Jake's View

Hong Kong does best what China can't

The big yuan internationalisation drive would be bad news for this city if it came off - but don't worry, it won't be happening soon anyway

PUBLISHED : Thursday, 11 July, 2013, 12:00am
UPDATED : Monday, 27 June, 2016, 11:50am

As the leading offshore centre, we should take the initiative and work … to make the pie that is the offshore renminbi business bigger. What is good for the renminbi is good for Hong Kong.

Anita Fung, HSBC HK
Insight page, July 10

Pardon me for thrashing away at this one as often as I have done recently but the renminbi cheerleading chorus - "Go, Yuan, Go" - has become so loud that you would think there is nothing but cheerleaders on the field (which, in the game of yuan boosting, may just be the case).

First, however, that bit about what's good for the renminbi is good for Hong Kong. Sadly, the opposite is true. Our economy was built, and continues to prosper, by doing what the mainland cannot or will not do, right from the British theft of this place by armed robbery for the purpose of drug trafficking.

For instance, the big garment export boom that was the basis of our wealth in the 1970s and 1980s would never have come to be if that boom could have materialised in the mainland at the same time. When it did materialise in the mainland, the Hong Kong rag trade vanished.

Equally, the services export boom that replaced it could never have grown to be the mainstay of our economy if the structure of the mainland's economy were conducive to market-based financial industries and its legal system properly adapted to the rule of law. Shanghai would now be No1 again, instead of just the world's biggest wannabe.

So it may be uncharitable to wish that Beijing's ways remain inefficient forever, but it would certainly push us along just fine down here.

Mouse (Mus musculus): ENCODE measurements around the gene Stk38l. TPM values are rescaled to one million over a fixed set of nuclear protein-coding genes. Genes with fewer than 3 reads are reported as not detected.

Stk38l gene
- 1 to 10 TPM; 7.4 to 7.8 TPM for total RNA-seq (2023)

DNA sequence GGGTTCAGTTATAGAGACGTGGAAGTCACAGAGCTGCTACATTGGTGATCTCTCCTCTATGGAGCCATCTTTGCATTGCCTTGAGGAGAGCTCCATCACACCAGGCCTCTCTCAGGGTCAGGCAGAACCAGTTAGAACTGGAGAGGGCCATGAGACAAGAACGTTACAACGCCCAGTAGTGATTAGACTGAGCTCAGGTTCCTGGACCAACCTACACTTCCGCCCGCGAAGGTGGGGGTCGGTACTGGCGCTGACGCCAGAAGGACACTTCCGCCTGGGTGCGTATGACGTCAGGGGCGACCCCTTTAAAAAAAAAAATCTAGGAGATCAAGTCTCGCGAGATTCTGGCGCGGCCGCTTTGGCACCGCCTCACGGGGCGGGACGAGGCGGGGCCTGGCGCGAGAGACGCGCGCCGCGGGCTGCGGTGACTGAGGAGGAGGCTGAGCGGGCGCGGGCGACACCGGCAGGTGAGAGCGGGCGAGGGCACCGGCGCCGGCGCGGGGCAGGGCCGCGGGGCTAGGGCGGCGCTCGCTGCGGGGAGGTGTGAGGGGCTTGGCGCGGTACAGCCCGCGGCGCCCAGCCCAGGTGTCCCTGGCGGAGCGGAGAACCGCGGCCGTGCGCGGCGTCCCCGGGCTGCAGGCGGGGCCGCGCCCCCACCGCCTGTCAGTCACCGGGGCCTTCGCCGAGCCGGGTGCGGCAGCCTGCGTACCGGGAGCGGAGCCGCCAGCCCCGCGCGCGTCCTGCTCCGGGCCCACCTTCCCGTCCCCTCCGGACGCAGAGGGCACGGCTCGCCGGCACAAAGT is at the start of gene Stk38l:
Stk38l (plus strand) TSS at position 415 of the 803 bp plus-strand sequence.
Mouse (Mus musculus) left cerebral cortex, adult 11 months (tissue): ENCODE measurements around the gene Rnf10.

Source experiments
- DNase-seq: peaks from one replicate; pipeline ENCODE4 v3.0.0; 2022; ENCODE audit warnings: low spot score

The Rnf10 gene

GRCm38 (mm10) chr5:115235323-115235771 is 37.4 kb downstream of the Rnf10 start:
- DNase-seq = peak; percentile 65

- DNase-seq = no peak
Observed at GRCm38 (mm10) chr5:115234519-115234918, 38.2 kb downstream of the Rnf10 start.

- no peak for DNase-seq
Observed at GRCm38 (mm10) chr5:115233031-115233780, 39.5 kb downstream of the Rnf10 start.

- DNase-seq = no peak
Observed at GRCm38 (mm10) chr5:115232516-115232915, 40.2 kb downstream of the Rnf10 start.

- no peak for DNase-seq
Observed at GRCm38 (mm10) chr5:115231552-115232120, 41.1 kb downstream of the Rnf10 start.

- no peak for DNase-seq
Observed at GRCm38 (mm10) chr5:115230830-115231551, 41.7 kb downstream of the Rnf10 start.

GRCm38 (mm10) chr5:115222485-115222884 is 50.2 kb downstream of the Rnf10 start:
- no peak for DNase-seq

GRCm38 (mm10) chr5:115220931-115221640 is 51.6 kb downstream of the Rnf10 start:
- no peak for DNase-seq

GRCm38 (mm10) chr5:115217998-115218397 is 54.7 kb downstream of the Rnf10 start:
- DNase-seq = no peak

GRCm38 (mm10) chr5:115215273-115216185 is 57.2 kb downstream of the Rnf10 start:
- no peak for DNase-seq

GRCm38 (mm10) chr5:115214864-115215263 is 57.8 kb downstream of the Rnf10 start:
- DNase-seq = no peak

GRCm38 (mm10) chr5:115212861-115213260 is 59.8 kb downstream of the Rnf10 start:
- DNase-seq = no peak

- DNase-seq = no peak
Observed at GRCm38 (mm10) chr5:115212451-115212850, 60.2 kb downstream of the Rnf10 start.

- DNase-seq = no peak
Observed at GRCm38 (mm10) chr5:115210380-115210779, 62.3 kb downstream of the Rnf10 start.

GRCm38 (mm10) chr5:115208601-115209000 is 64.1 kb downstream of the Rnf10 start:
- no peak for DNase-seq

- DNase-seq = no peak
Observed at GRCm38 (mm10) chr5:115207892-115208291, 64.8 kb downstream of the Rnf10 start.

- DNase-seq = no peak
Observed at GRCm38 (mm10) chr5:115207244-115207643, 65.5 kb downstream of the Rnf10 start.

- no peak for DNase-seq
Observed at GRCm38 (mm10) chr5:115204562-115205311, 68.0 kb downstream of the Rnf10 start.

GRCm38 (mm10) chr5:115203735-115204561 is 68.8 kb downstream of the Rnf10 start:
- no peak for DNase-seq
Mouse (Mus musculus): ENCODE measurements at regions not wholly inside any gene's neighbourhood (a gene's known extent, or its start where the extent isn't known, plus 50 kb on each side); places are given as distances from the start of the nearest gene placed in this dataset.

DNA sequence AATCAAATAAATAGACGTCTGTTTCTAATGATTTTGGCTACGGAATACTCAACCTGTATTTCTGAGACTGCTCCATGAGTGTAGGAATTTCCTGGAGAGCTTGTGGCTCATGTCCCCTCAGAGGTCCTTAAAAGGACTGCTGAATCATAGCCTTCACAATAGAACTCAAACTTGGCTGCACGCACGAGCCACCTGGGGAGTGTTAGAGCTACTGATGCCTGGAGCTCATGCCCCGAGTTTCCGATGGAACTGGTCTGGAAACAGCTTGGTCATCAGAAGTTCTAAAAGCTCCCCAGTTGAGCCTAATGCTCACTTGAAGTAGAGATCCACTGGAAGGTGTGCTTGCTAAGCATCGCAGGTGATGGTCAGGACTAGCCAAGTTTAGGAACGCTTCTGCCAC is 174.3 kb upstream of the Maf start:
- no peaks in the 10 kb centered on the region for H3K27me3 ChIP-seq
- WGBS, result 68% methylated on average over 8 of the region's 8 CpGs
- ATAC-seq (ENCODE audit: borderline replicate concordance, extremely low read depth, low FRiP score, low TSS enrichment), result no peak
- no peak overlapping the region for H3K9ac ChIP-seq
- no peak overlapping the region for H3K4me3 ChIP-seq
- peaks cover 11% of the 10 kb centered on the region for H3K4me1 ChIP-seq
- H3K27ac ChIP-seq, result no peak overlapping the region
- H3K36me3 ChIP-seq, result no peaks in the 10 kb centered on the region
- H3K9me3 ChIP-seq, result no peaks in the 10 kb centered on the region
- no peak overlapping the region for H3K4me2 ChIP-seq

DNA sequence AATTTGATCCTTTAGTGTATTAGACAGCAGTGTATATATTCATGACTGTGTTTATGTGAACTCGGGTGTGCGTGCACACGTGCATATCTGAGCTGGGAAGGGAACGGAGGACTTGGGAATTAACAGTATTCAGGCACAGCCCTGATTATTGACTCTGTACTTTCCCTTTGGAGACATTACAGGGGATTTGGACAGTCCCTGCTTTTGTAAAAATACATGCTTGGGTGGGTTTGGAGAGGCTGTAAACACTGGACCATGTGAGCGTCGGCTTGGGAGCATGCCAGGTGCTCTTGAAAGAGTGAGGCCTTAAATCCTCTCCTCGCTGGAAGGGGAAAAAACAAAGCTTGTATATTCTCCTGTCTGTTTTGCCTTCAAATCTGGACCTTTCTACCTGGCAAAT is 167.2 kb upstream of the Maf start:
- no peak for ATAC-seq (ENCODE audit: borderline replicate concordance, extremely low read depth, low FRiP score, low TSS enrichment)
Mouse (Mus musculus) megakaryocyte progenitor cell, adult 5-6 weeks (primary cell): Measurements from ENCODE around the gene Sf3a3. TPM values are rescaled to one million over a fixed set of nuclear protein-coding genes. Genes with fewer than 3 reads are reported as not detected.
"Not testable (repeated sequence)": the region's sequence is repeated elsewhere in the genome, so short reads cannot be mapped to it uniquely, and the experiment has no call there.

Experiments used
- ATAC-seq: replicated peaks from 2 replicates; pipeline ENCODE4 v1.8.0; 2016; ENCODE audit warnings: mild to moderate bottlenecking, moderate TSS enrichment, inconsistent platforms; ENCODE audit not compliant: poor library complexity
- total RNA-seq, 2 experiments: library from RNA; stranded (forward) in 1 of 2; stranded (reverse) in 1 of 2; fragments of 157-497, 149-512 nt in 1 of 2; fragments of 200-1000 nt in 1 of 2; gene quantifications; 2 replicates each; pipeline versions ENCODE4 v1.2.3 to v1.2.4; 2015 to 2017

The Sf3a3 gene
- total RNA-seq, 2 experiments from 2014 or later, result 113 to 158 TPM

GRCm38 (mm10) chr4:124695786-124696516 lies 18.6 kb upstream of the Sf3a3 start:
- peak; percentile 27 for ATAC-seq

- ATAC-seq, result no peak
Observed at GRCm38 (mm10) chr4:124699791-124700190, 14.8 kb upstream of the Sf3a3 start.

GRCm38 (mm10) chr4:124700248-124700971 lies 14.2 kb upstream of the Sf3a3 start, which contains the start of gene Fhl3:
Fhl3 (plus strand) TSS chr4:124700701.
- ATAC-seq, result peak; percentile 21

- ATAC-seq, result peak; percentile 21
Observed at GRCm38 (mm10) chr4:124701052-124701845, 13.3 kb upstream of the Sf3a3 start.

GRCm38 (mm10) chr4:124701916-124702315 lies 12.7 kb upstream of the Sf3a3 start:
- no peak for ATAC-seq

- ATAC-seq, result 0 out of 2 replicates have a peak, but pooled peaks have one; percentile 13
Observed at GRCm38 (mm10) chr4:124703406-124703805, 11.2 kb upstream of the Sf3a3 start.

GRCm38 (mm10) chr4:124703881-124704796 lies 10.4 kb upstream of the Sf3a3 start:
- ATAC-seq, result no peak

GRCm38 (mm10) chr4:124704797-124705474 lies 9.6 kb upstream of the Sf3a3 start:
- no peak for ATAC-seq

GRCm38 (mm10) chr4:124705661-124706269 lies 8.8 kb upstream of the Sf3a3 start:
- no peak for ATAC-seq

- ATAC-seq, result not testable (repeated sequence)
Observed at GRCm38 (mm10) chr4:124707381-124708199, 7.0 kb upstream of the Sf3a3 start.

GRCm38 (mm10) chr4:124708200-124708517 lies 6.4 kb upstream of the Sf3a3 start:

Not to worry that things will change soon, however. The problem with this big yuan internationalisation drive is that it is going down a one-way street already marked Cul-de-sac, Dead End at its beginning.

An international currency is not made by the fact that a few central banks are willing to hold some assets denominated in that currency as part of their national reserves. I'm sure you can find even some Bengal whoopees held that way.

It is made by corporations and individuals using that currency as a medium of exchange for business around the world even when it's not the national currency of any of the parties to that business. It's made when you say to the teller ahead of a trip to South America: "I think I'll take some US dollar cash, too."

But all that has happened in the mainland's drive for internationalisation is that over the past few years, importers have been able to settle some of their import bills in yuan.

They have been able to do it because their suppliers think it's a good speculative bet that Beijing will continue to force the yuan up against the US dollar and will also hold yuan interest rates at higher levels than US rates.

Very few mainland exporters, however, have customers who hold yuan, leave alone are willing to pay in yuan. The yuan that has moved out of the mainland in trade receipts comes back as speculative investment capital, not as payment for mainland exports. Let confidence in yuan strength wither, as eventually it must, and the game comes to a swift halt.

Most of all, while Beijing welcomes investment flows into the mainland, only connected individuals and corporations have the privilege of taking investment capital out. All others must cheat, and if they do it through Hong Kong, they risk a 10-year prison sentence for creating the appearance of money laundering.

It is absurd to talk of a country having an international currency when the large majority of its citizens are still prohibited from investing that currency internationally.

And there is little prospect of this changing any time soon. To let an ordinary labourer in Wuhan convert his savings unhindered into US dollars and buy into an offshore bond fund with the money is for Beijing to lose its control levers on the mainland's financial system. It will no longer be able to tell banks where to advance their money and at what rate. The money will just flee if depositors don't like what they get.

I think what's good for Hong Kong will stay good for Hong Kong a while yet.